We Can All Celebrate These 8 Chinese New Year Traditions

Holidays and celebrations abound in Chinese culture, with the Lunar New Year being the most important. Offices and schools in China and Taiwan will be closed for a week, and more than 3.5 billion people—the world’s largest human migration!—are expected to travel to celebrate with their loved ones. The Year of the Rat begins on January 25, 2020, but before you start partying, make sure you follow these traditions to ensure a prosperous year.

Clear the area:

Scrub every nook and cranny of your home to get rid of the trash and bad vibes from the previous year—consider it an early spring cleaning. You must finish your task by New Year’s Day and then put your broom, mop, and vacuum away. Because if you utilise these instruments in the first few days of the New Year, you’ll sweep or suck your luck away.

Also, get your financial house in order:

If you borrowed money from family or friends last year, make sure you pay them back before the New Year; any unpaid loans will bring you bad luck. Make nice if there are any unsolved disagreements or grudges.

Enhance your appearance:

For New Year’s Day, a haircut and a new outfit—red is the most auspicious colour, but if it isn’t your colour, just avoid the unfortunate shades of black and white—are must-haves. Trimming your hair in the first few days of the New Year, like cleaning, will snip away good fortune, so groom properly.

…also your home sweet home:

Decorate your spotless home with a bowl of oranges or apples, or live plants (avoid white flowers because they are connected with funerals). Signs containing Chinese sayings and the character fu, which symbolises good luck, are also common. If you pick the latter, turn them upside down to indicate that success is on the way.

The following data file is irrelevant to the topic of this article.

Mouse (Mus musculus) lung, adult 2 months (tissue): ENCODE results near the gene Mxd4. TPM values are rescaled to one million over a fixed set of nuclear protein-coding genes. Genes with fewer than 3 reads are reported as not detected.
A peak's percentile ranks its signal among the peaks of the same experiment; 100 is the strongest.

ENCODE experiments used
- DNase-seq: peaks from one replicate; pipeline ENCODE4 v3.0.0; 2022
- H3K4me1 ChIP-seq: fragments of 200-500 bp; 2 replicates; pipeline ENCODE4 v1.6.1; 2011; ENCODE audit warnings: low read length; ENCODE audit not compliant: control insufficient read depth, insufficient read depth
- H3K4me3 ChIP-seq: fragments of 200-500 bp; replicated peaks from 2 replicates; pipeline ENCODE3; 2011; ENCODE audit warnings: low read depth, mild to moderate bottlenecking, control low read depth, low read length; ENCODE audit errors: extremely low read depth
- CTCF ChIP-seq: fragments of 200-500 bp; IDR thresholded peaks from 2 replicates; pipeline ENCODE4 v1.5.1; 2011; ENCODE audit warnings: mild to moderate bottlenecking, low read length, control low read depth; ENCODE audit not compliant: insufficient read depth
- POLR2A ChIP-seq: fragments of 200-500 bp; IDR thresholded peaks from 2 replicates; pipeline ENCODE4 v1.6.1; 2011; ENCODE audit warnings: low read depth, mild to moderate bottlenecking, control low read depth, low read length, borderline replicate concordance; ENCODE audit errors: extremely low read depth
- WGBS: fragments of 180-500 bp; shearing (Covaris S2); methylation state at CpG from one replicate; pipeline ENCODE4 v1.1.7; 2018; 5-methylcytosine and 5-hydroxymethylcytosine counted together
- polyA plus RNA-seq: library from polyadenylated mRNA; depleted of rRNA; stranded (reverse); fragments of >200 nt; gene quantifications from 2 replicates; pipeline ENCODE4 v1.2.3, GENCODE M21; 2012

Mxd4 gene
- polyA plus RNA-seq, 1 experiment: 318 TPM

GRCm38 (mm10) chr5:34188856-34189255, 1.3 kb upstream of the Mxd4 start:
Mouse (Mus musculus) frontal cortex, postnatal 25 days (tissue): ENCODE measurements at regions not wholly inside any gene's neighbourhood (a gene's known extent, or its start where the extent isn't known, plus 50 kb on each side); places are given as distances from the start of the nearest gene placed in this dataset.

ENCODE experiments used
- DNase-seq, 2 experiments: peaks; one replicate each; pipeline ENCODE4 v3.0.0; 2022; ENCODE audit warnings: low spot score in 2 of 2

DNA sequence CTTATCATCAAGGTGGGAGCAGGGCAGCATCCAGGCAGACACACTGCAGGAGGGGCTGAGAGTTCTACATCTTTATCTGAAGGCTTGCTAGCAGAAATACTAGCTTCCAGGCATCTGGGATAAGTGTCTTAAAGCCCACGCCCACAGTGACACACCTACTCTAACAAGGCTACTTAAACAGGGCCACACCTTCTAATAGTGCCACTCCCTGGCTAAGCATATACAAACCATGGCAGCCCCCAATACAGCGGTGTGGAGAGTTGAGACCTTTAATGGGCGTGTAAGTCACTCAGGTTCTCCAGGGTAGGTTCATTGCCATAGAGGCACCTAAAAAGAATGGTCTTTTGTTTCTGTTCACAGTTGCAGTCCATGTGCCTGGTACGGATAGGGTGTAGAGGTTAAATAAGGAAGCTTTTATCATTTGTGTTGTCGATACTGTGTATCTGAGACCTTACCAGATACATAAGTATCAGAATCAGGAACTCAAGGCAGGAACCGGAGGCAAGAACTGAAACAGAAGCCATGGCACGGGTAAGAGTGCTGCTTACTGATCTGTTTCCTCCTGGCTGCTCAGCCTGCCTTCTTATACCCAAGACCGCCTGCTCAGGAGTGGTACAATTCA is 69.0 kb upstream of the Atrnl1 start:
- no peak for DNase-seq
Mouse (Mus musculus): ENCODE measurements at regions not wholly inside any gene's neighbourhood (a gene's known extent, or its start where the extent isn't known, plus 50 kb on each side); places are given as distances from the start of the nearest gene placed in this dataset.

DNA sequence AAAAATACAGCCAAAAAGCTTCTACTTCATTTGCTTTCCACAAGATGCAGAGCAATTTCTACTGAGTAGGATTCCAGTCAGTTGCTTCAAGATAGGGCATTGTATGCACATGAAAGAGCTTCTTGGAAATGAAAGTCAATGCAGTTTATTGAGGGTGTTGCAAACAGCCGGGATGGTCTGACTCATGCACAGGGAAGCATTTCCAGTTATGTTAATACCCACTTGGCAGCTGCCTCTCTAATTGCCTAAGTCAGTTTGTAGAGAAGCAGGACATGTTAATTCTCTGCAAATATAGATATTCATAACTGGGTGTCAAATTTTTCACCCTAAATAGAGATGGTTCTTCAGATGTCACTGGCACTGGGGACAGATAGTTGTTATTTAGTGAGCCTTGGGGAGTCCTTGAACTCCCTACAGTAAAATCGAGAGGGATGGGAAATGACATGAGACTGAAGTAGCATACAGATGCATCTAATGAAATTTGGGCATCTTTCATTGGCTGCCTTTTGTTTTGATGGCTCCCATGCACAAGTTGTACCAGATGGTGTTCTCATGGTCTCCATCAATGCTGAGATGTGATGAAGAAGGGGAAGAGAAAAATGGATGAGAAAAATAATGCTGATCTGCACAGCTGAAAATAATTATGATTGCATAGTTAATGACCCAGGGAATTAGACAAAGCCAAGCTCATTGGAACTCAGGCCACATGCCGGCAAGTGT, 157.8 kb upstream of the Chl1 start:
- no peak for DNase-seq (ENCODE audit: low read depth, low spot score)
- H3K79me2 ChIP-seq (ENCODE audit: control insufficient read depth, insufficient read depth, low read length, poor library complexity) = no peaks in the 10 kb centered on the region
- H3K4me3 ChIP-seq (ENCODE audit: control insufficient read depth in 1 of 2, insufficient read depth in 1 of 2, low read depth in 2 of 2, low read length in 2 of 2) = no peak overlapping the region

Enjoy a meal with your loved ones:

New Year’s Eve is the most crucial night for coming together. That’s when you meet with your closest friends and family for supper, eating dishes that bring good fortune, such as entire fish, dumplings fashioned like gold or silver ingots, and sticky rice cakes. Because New Year’s is a time when young adults are expected to bring their significant others home for inspection, a flourishing industry of boyfriends and girlfriends for rent has sprung up in China in recent years.

Give without expecting anything in return:

On New Year’s Eve, hong bao—or red envelopes—with a considerable amount of money are given to youngsters, single individuals, and elders, according to custom. But, because to technological advancements, people of different ages and relationships can now send and receive hong bao by text messaging.

Get out there and do it:

The rest of the holiday is dedicated to bonding with your next-level loved ones, while New Year’s Eve is designated for individuals you’re closest to. On social occasions, always bring a gift—tea, fruit, pastries, or chocolates are all options—but under no circumstances should you give four of anything (for example, four canisters of lapsang souchong). “Four” is a homonym for death in Mandarin Chinese.

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